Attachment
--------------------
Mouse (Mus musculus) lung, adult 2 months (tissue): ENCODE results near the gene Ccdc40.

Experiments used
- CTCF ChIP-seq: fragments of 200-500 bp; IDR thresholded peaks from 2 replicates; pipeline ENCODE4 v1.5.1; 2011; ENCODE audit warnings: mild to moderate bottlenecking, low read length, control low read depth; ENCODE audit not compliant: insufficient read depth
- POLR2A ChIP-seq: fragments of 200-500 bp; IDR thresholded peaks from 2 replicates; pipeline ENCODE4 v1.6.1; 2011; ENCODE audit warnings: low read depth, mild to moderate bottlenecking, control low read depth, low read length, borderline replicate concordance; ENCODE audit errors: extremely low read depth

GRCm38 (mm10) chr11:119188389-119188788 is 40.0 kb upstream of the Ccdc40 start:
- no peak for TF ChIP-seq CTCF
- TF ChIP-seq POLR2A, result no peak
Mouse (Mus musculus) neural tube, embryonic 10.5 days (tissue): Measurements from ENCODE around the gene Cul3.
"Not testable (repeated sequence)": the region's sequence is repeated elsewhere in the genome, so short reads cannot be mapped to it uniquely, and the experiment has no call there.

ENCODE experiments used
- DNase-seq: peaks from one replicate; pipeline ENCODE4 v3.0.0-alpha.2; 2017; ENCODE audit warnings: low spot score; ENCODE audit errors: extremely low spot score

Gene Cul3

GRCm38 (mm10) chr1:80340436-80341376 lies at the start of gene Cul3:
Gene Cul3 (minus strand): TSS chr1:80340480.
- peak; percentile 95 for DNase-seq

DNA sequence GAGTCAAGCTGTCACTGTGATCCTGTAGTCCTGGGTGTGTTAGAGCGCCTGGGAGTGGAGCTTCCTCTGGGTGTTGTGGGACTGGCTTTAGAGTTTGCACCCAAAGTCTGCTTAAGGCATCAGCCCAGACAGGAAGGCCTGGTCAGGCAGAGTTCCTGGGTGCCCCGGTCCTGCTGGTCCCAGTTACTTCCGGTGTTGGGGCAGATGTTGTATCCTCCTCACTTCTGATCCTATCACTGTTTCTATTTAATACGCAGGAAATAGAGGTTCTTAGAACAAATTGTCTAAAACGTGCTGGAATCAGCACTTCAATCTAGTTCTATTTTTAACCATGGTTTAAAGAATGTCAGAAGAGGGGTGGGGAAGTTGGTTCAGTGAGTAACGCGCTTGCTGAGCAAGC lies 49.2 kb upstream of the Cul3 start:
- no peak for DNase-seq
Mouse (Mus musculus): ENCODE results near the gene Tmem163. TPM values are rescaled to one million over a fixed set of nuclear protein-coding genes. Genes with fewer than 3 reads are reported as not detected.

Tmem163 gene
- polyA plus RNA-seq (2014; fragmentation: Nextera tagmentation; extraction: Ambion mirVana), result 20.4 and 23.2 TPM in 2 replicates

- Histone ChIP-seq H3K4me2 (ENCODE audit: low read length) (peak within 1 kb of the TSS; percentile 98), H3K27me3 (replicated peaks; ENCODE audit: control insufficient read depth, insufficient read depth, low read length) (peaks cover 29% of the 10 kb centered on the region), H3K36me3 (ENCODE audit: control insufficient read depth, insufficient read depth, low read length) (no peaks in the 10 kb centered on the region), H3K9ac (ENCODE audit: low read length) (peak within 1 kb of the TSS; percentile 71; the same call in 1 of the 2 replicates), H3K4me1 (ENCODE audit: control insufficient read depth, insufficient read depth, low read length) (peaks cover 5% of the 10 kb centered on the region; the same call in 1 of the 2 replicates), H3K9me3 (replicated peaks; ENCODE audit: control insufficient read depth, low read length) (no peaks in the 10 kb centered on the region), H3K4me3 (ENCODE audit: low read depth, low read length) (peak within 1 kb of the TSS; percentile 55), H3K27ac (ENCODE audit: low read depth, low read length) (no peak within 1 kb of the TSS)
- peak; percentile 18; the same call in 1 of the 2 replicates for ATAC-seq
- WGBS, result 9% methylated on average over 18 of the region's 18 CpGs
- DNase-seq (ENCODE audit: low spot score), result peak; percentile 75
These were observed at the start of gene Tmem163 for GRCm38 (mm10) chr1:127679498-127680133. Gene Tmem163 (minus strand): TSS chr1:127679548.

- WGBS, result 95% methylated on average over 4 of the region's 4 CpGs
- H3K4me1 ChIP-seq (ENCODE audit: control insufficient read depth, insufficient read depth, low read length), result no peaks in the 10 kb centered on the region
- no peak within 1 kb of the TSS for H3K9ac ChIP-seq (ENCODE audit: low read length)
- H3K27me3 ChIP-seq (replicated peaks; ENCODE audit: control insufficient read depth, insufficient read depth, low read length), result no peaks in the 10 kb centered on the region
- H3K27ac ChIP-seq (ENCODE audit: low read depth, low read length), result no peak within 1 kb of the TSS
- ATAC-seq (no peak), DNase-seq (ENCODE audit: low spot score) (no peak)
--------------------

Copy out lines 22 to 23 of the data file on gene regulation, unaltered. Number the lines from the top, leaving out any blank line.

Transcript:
- peak; percentile 18; the same call in 1 of the 2 replicates for ATAC-seq
- WGBS, result 9% methylated on average over 18 of the region's 18 CpGs